SBA chief to Hawaii’s small businesses: We’re here to help

The SBA says help is on the way with funding from the Infrastructure Investment and Jobs Act, the Inflation Reduction Act, the Chips and Science Act.
Published: Aug. 24, 2022 at 4:36 PM HST|Updated: Aug. 24, 2022 at 5:28 PM HST
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HONOLULU (HawaiiNewsNow) - Hawaii business owners moving on from the pandemic are now dealing with new concerns other than the virus.

And the Small Business Administration says it can help.

SBA Administrator Isabella Guzman is in Hawaii and joined U.S. Sen. Mazie Hirono Wednesday for a tour of the Hawaii Technology Development Corporation’s Entrepreneurs Sandbox and to meet with startup founders.

They also met with the Native Hawaiian Organizations Association, visited the Patsy T. Mink Center for Business and Leadership and toured Roy’s Restaurant in Hawaii Kai.

“She’s getting ... a really good introduction to all of the hard work of Hawaii small businesses and their needs,” Hirono said.

The two also met with Nalu Scientific CEO Isar Mostafanezhad, who says SBA gives startups like his a lifeline. His firm designs advanced microchips and has projects with NASA and the Air Force.

“The Small Business innovative research program, or SBIR, has been instrumental for for us to get our start and also continue the work that we’re doing here in Hawaii,” Mostafanezhad said.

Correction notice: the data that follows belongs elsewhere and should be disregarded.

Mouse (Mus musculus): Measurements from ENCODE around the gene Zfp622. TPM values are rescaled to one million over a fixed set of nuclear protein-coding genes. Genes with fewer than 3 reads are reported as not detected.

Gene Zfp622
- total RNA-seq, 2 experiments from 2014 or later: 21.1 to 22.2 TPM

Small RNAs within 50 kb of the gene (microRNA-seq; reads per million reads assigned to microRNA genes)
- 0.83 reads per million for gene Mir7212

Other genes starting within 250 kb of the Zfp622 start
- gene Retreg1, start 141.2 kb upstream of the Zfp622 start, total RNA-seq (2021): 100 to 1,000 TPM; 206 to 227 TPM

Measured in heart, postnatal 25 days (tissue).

“So we would really love to see that program continue, as it’s up for renewal essentially.”

The Iranian immigrant and UH grad says investing in innovation incentivizes highly skilled workers to stay in Hawaii and helps reduce brain drain.

“They would like to be able to contribute meaningfully and in their career to their career and the local economy. We hope that we can create options, and not just us,” he said.

The SBA gave out more than $6.3 billion in COVID relief funding to Hawaii businesses and nonprofits.

Now that COVID money is gone, business owners face new challenges, including supply delays, labor shortages, and higher operating costs for utilities and healthcare for employees.

The SBA says help is on the way with funding from the Infrastructure Investment and Jobs Act, the Inflation Reduction Act, the Chips and Science Act.

“Through affordable capital, or technical assistance to help them develop their supply chains or create good workforce strategies, so that their business can be sustainable and grow into the future,” Guzman said.

And it’s making sure it helps the right people.

“We’ve implemented strong fraud controls across the programs, and been partnering with the Senate Small Business Committee and the House Small Business Committee, but as well as internally, with our inspector general to ensure that our funds get into the small businesses that needed it the most,” Guzman said.

“The Department of Justice has to investigate accusations, all allegations of fraud and to properly prosecute those people who engage in that kind of behavior,” Hirono added.

Every sector can benefit ― from tech to restaurants to nonprofits like Iolani Palace. SBA relief helped the historical landmark stay afloat when tourism was shut down.

Funding for Native Hawaiians, immigrants and women-owned businesses is a priority ― as well as reaching out to neighbor islands.

“This administrator is someone who is very committed to small businesses, very committed to underserved small businesses and entities such as Native Hawaiian companies and small business women,” Hirono said.

“Seeing the historic barriers and economic challenges that face our underserved communities, our women and minority owned firms and those of the Native Hawaiian organizations,” Guzman said.

“They’re the ones who innovate for us. And we’re going to count on them to build our supply chains, build our manufacturing base, and help us to be globally competitive.”

Guzman will meet with entrepreneurs on Maui on Thursday.

For more information about SBA programs, click here.